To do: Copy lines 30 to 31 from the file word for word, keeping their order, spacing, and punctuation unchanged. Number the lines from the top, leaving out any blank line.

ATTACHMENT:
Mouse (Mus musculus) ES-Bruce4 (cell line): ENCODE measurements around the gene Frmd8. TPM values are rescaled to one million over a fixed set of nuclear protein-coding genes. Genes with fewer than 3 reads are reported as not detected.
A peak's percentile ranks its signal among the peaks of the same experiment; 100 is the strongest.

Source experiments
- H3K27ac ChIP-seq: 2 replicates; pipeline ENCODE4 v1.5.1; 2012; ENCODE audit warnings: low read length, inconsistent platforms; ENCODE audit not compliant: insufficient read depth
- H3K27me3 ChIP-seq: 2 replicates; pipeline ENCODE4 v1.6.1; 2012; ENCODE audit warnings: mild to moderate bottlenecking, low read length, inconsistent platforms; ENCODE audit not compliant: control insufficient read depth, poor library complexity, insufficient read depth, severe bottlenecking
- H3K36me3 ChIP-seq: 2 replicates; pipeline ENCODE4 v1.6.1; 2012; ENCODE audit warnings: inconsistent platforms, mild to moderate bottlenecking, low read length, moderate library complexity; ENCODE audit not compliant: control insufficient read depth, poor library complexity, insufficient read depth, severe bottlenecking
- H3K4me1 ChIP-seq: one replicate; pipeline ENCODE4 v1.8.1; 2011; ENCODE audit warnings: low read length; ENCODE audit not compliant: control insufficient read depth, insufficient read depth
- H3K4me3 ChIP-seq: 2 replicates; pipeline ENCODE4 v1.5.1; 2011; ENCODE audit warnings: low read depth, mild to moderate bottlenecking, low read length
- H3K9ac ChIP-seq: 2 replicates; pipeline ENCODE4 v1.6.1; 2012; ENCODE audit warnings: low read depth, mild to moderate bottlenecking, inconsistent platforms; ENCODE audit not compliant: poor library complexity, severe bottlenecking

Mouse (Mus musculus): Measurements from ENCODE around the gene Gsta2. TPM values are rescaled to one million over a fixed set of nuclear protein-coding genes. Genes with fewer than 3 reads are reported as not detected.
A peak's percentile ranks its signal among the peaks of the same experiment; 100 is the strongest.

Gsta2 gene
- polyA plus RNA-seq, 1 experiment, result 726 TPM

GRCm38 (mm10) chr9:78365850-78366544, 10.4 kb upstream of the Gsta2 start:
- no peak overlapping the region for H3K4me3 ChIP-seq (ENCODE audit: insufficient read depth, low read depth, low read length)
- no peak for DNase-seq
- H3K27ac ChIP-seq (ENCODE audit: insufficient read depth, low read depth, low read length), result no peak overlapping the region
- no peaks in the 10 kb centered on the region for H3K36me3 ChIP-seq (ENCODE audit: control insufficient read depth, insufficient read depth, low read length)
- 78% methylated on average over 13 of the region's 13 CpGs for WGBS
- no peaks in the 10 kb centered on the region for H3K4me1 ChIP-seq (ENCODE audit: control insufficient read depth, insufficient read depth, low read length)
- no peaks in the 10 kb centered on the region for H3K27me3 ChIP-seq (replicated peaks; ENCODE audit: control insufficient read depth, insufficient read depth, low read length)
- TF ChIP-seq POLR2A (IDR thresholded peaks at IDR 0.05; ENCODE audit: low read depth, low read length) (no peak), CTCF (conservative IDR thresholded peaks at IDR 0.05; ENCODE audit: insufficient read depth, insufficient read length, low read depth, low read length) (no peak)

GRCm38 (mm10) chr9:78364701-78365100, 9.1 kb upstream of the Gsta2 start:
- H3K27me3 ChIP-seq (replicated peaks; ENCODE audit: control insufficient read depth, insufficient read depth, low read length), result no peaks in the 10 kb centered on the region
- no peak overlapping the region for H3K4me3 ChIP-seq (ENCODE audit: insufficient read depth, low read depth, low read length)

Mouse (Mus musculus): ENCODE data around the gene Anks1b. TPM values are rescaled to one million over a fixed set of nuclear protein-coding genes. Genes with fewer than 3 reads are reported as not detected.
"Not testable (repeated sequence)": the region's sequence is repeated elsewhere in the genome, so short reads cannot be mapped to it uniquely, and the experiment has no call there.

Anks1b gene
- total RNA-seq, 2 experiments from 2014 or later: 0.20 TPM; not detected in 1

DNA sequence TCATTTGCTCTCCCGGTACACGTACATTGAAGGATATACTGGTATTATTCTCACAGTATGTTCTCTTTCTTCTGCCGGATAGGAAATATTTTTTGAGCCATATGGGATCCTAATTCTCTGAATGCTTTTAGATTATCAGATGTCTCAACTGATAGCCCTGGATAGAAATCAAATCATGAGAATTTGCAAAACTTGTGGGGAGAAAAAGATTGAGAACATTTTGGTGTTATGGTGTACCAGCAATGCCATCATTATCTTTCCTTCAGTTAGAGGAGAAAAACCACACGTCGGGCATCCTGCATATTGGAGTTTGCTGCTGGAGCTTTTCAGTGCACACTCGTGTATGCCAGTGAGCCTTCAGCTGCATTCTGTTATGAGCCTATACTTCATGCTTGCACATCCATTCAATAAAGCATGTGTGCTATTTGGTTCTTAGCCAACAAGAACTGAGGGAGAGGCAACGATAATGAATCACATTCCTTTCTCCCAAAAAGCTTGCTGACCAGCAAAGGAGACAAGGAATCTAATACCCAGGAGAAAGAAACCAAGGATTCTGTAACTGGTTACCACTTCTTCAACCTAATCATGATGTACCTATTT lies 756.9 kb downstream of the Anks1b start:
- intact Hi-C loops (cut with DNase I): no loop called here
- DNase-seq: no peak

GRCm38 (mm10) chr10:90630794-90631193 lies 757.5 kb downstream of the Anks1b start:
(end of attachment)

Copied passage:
DNA sequence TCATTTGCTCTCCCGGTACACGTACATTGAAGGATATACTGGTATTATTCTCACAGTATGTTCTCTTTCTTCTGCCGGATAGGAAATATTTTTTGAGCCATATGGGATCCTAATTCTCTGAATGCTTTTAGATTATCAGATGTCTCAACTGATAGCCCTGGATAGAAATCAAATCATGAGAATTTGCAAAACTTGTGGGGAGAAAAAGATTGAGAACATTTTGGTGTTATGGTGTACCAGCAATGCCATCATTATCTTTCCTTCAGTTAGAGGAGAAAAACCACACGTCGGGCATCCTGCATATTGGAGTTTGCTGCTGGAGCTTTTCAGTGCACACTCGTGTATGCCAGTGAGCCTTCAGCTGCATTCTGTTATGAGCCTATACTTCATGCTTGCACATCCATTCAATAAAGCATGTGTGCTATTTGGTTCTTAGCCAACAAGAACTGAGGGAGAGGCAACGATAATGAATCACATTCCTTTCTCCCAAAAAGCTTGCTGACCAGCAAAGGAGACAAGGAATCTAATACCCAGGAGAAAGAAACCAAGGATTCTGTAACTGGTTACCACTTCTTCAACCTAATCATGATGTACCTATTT lies 756.9 kb downstream of the Anks1b start:
- intact Hi-C loops (cut with DNase I): no loop called here